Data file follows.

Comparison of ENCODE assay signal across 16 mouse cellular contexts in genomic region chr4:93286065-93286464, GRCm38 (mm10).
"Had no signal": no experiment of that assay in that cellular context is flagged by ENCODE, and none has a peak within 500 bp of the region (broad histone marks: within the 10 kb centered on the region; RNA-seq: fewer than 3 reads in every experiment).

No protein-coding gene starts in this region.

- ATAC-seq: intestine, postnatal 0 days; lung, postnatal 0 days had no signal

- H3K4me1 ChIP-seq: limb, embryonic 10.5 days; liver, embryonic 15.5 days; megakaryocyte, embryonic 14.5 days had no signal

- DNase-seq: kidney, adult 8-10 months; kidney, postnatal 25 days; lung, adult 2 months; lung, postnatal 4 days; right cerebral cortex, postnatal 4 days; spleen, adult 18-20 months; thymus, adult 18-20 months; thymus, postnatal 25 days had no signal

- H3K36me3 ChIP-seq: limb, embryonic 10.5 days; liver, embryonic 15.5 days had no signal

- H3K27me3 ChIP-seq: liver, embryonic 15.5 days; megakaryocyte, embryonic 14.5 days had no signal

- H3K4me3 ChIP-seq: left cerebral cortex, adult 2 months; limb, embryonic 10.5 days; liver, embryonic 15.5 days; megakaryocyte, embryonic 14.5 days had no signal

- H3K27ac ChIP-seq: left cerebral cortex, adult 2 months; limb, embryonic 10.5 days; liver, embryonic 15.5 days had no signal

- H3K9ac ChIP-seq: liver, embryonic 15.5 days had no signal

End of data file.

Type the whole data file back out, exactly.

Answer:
Comparison of ENCODE assay signal across 16 mouse cellular contexts in genomic region chr4:93286065-93286464, GRCm38 (mm10).
"Had no signal": no experiment of that assay in that cellular context is flagged by ENCODE, and none has a peak within 500 bp of the region (broad histone marks: within the 10 kb centered on the region; RNA-seq: fewer than 3 reads in every experiment).

No protein-coding gene starts in this region.

- ATAC-seq: intestine, postnatal 0 days; lung, postnatal 0 days had no signal

- H3K4me1 ChIP-seq: limb, embryonic 10.5 days; liver, embryonic 15.5 days; megakaryocyte, embryonic 14.5 days had no signal

- DNase-seq: kidney, adult 8-10 months; kidney, postnatal 25 days; lung, adult 2 months; lung, postnatal 4 days; right cerebral cortex, postnatal 4 days; spleen, adult 18-20 months; thymus, adult 18-20 months; thymus, postnatal 25 days had no signal

- H3K36me3 ChIP-seq: limb, embryonic 10.5 days; liver, embryonic 15.5 days had no signal

- H3K27me3 ChIP-seq: liver, embryonic 15.5 days; megakaryocyte, embryonic 14.5 days had no signal

- H3K4me3 ChIP-seq: left cerebral cortex, adult 2 months; limb, embryonic 10.5 days; liver, embryonic 15.5 days; megakaryocyte, embryonic 14.5 days had no signal

- H3K27ac ChIP-seq: left cerebral cortex, adult 2 months; limb, embryonic 10.5 days; liver, embryonic 15.5 days had no signal

- H3K9ac ChIP-seq: liver, embryonic 15.5 days had no signal